Roys campaign: Kelda Roys endorsed by Diane Ravitch, president of the Network for Public Education

Contact: Brian Evans, 630-217-7561
brian@keldaforgovernor.com

Endorsement comes as report ranks WI charter schools last in the nation for accountability, oversight, and transparency

MADISON, WI — Kelda Roys has secured the endorsement of Diane Ravitch, President of the Network for Public Education, former Assistant Secretary of Education, and an influential advocate for public schools and teachers.

Ravitch’s endorsement comes on the heels of a scathing report that ranks Wisconsin’s charter schools as the least transparent and accountable in the entire nation.

Kelda “really gets it,” wrote Ravitch on her education blog. “She speaks to the hearts and minds of all who have suffered the insufferable Walker, who has walked all over teachers, students, and public schools. He has bulldozed the Wisconsin Idea. Wisconsin needs Kelda Roys.”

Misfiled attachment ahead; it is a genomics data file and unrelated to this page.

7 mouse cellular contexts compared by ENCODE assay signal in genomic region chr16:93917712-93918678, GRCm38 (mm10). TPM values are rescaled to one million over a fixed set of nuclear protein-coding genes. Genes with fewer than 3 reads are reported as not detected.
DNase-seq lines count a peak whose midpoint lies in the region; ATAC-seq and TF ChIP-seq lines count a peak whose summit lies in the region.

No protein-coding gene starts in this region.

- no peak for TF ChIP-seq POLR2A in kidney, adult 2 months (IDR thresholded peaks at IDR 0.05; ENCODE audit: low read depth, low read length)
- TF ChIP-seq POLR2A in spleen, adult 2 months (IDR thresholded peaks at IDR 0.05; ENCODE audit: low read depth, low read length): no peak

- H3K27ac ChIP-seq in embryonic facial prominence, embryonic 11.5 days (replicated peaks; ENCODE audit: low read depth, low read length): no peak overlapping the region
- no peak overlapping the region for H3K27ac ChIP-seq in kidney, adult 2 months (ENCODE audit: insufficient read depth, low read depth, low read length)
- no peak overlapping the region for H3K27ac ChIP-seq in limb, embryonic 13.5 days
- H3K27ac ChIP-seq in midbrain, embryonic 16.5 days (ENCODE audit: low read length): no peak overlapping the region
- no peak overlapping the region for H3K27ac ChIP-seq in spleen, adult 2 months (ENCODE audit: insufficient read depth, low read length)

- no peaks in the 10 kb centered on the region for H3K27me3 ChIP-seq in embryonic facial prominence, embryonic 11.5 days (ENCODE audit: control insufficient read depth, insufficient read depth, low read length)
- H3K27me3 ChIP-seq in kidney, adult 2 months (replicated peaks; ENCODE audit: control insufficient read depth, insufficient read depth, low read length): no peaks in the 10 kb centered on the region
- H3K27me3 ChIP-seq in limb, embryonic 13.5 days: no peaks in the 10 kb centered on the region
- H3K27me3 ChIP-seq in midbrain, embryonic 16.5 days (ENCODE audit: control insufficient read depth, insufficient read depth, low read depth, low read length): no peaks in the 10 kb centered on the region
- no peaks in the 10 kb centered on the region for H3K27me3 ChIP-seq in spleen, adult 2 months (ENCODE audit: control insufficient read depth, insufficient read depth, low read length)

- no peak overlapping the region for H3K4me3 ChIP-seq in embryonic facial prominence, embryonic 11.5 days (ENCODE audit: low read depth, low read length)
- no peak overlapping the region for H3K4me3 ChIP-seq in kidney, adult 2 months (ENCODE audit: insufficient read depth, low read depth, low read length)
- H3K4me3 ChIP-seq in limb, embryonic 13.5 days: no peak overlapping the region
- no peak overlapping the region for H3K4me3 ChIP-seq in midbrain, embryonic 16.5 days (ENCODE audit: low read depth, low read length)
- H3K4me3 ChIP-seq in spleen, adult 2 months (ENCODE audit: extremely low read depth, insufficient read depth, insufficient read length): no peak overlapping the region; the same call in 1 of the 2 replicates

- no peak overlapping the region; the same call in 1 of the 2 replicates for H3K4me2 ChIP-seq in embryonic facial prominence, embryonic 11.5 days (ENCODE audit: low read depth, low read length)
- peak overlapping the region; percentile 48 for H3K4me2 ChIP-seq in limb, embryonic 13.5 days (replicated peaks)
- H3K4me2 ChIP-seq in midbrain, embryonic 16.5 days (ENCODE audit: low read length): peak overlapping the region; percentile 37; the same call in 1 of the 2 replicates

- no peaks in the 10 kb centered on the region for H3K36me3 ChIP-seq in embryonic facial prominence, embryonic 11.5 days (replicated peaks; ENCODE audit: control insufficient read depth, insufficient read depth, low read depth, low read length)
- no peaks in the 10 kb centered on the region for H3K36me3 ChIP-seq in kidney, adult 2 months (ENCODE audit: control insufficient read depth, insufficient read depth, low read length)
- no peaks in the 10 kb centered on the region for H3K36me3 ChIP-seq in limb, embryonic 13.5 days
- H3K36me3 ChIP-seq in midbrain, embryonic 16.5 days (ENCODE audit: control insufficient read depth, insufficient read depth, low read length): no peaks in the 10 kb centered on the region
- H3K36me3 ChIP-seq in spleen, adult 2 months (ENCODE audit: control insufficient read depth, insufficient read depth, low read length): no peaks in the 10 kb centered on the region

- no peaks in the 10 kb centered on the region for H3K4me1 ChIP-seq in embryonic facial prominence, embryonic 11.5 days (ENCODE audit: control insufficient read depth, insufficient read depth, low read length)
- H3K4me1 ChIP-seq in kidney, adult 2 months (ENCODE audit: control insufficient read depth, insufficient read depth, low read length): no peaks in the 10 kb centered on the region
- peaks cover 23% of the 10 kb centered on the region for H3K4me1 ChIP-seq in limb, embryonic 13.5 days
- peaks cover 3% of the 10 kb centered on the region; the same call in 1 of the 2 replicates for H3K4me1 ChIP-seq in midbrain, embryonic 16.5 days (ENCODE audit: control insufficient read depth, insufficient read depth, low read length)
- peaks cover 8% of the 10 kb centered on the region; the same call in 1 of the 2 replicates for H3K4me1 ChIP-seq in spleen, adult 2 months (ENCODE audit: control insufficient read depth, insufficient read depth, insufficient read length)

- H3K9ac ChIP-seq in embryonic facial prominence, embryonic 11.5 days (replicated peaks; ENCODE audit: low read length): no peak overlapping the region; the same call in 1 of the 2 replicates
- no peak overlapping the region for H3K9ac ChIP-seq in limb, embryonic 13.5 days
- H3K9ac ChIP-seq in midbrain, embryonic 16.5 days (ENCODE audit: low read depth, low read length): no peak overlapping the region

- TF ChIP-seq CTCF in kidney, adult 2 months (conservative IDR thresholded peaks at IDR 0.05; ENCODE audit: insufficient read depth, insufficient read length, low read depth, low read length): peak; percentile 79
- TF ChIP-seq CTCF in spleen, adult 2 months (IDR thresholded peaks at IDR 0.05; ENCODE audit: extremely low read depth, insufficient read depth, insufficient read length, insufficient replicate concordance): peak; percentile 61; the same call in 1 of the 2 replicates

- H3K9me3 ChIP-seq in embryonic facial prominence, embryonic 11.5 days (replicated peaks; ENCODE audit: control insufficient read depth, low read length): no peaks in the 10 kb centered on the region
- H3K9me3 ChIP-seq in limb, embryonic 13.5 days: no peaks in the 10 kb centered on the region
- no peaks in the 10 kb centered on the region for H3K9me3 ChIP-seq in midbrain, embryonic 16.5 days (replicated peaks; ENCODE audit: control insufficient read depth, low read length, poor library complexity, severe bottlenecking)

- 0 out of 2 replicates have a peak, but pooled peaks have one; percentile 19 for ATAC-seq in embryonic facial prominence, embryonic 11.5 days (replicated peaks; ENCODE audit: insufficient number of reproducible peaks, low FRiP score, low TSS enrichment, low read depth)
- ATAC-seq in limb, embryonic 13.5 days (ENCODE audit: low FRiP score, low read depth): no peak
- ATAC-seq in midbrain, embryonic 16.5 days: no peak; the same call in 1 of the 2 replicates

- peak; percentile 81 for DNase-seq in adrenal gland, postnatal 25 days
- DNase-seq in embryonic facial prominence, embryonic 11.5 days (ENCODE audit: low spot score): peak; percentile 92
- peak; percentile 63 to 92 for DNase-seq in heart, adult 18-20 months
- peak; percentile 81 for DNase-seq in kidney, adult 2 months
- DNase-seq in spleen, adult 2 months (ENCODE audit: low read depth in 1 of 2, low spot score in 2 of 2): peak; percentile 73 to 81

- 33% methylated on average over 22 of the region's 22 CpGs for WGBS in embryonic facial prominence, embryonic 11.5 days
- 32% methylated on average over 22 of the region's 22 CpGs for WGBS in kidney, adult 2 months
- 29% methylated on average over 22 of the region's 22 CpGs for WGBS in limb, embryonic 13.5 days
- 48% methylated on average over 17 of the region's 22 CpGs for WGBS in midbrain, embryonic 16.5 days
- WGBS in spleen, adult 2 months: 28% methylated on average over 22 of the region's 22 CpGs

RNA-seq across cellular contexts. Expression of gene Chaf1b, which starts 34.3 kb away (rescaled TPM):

“Diane Ravitch is a tireless advocate for public schools and I welcome her endorsement,” said Roys. “She understands that, to repair the damage done to our public education system, Wisconsin needs a champion for kids, for public schools, and for teachers – we can’t accept the de-professionalization of teaching or the privatization of schools. Diane is backing my campaign because she recognizes that I am the strongest champion for public education in this race, and the strongest candidate to beat Scott Walker.”

Roys has been avidly pro public education, pledging to restore funding to Wisconsin’s public schools and autonomy to our public school teachers. Roys has also come out in favor of ending Wisconsin’s voucher programs, with as minimal disruption to students as possible.

Roys has also been critical of the expansion of Wisconsin’s charter school program, which ranked last in the nation in terms of accountability, oversight, and transparency, according to a report from the Network for Public Education. The Network for Public Education reports that Wisconsin’s private charters are not required to:

  • Meet the same teacher certification requirements as public schools

  • Follow the same disciplinary regulations as public schools, meaning more expulsions

  • Enroll all children who apply

  • Meet basic transparency standards

  • Renew their charter more than once every five years

  • Give their assets back to the taxpayers when they close

  • Have annual audits

  • Avoid conflicts of interest for board members or the management organizations that run them

 

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